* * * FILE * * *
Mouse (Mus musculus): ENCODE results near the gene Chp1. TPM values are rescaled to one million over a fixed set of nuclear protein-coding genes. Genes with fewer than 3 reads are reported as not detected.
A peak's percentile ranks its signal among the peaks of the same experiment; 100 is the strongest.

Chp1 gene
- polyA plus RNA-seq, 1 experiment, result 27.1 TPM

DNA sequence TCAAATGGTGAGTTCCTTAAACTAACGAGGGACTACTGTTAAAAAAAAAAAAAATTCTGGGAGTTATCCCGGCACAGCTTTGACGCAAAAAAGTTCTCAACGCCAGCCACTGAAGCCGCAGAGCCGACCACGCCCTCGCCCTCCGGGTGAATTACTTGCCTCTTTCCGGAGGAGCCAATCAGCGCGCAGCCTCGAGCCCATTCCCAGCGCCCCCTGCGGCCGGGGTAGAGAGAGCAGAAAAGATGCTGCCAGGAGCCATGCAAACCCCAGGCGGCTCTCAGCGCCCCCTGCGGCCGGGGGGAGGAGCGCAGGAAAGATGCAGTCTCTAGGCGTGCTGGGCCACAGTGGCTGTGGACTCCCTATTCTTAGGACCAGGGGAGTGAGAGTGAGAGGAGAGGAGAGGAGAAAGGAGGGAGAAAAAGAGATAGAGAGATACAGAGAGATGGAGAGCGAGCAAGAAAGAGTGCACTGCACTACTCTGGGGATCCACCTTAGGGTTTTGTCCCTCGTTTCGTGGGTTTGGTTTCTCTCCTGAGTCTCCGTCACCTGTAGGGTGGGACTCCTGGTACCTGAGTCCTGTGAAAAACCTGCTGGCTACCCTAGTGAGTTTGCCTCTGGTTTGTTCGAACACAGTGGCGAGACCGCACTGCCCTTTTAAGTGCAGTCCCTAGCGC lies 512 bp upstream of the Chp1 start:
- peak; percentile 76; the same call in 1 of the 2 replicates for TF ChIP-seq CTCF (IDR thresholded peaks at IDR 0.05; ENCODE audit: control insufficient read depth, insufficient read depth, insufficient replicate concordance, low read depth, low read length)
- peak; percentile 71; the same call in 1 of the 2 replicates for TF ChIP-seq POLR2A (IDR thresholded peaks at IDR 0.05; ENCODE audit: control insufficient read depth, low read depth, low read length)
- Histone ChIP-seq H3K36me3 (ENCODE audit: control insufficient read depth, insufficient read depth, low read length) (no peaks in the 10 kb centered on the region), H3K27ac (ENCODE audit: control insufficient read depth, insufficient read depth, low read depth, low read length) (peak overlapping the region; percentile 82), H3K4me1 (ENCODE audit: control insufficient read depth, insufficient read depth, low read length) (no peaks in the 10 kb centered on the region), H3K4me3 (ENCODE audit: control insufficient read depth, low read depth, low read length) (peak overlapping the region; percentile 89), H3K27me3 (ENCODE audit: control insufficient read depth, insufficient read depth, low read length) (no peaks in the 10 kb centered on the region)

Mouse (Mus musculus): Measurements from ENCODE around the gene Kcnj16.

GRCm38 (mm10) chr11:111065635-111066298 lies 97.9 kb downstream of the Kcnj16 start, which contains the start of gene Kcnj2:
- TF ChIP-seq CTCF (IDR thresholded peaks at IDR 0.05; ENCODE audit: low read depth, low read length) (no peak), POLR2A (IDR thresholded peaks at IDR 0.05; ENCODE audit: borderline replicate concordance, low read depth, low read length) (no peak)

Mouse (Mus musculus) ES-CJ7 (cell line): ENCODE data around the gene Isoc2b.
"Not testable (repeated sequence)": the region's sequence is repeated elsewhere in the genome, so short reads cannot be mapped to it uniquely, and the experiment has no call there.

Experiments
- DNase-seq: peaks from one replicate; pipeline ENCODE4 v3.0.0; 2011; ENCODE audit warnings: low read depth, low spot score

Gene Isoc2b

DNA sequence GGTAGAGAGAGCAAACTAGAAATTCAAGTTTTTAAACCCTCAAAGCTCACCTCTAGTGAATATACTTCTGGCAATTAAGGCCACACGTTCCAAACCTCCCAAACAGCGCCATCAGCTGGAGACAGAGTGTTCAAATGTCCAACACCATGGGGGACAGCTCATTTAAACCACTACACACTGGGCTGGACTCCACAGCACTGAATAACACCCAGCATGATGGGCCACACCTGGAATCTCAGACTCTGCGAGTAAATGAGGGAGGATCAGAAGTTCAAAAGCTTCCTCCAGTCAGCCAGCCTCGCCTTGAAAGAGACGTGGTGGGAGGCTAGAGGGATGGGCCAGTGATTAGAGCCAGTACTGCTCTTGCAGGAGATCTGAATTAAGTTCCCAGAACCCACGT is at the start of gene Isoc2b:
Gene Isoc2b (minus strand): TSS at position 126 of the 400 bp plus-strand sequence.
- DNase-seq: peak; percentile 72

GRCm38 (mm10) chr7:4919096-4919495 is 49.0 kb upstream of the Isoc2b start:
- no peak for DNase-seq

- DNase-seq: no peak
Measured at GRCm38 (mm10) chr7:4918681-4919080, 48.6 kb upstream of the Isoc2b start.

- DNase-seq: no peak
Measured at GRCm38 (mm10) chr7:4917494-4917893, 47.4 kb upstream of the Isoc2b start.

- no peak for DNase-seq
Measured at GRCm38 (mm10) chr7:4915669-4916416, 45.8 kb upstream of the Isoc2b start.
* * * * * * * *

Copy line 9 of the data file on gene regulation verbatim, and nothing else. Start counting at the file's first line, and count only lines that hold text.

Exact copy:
Mouse (Mus musculus): Measurements from ENCODE around the gene Kcnj16.